Because the 3.3volt supply might not be exactly 3.300volt
Leo..

I wonder if it could be designed to be self calibrating? Have it read the 3.3v line on an analog pin then use that value for the calculations to get the multiplier.

knut_ny:
not in this situation…

Right.
Tried it with three values.
224, 225, 226

map gave 6.00, 6.20 and 6.50
Values have to be adjusted, because it’s too far off from tempC
My formula gave 22.20, 22.52 and 22.84

Printed with one decimal place would give equally course steps (bad).

If you want to read this sensor to 0.1C (one decimal place), you have to take more samples and average.
Reading with 1.1volt Aref enabled gives more A/D samples to work with AND makes it independent of supply variations.
Sample code to try.
Leo…

``````unsigned int total; // max 64 readings
float tempC; // final temp

void setup() {
analogReference(INTERNAL); // enable the internal ~1.1volt bandgap reference
Serial.begin(9600);
}

void loop() {
total = 0; // reset value
for (int x = 0; x < 10; x++) { // read 10x
total = total + analogRead(A3); // add each value to a total
}
tempC = ((total * 0.0001025) - 0.5) * 100;
Serial.println(tempC, 1); // one decimal place
delay(200); // some delay to slow readings
}
``````

@Wawa. Internal ref is 2.56V. Recalc.

Wawa:
That's for a 5volt Arduino. The "0.00488" comes from 5/1024

The Lilypad is a 3.3volt Arduino. 3.3/1024 = 0.00322265625
Try degreesC = ((sensorValue * 0.003223) - 0.5) * 100;

Ah yes, indeed! I changed, and now have far more reasonable values... A bit underestimated actually.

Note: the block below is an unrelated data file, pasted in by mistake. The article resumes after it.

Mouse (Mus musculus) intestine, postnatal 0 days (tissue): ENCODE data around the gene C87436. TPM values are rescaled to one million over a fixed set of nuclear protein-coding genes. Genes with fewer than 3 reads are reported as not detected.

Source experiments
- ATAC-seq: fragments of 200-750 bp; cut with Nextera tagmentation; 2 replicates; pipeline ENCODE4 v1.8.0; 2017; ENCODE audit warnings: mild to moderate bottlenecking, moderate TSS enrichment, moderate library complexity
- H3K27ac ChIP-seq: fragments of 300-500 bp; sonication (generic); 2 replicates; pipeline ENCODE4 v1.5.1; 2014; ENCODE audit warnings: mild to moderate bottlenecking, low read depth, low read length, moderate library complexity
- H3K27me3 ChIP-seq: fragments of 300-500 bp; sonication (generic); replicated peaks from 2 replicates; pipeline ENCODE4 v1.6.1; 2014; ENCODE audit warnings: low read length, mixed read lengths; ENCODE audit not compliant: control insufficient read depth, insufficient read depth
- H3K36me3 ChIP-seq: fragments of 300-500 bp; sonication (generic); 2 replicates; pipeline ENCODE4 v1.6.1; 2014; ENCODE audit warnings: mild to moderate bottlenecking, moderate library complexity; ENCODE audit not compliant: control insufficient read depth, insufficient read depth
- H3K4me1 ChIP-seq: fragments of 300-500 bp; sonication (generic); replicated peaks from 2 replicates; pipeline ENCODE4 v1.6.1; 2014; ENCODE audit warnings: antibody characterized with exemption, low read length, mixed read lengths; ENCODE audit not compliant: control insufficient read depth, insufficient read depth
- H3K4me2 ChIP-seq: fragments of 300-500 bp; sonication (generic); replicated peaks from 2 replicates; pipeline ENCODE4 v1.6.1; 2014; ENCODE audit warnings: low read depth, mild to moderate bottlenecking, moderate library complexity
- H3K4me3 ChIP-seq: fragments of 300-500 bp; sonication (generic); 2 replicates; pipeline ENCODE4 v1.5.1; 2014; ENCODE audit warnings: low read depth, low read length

Is it possible my Lilypad is getting actually more than 3.3V? :o

I also meant to try the map function but accidentally broke the USB pin Now I have some soldering to do ...

knut_ny:

Thanks
Axelle.

Use internal reference, then the main voltage wont be of interest.
The MAP-function must be altered to use 3.3V (change from 600 to 465)

The first gives you 4 steps/deg. the other 3 steps

knut_ny:
Use internal reference, then the main voltage wont be of interest.

Sorry, I don't understand what you mean?
You mean I use 2.56V?
That will give me even a lower temperature that what I already have...

--Axelle

knut_ny:
@Wawa. Internal ref is 2.56V. Recalc.

So you’re saying this ATmega32u4 only has a 2.56volt Aref.
I see it mentioned in the datasheet, but not in the product page or Aref page of this site.
If there is only a 2.56volt Aref in this MCU, then the formula indeed has to be adjusted.
Leo…

``````unsigned int total; // max 64 readings
float tempC; // final temp

void setup() {
analogReference(INTERNAL); // enable the internal bandgap reference
Serial.begin(9600);
}

void loop() {
total = 0; // reset value
for (int x = 0; x < 10; x++) { // read 10x
total = total + analogRead(A3); // add each value to a total
}
//tempC = ((total * 0.0001025) - 0.5) * 100; // for an Uno/Nano
tempC = ((total * 0.0002500) - 0.5) * 100; // for a Lilypad | calibrate here
Serial.println(tempC, 1); // one decimal place
delay(200); // some delay to slow readings
}
``````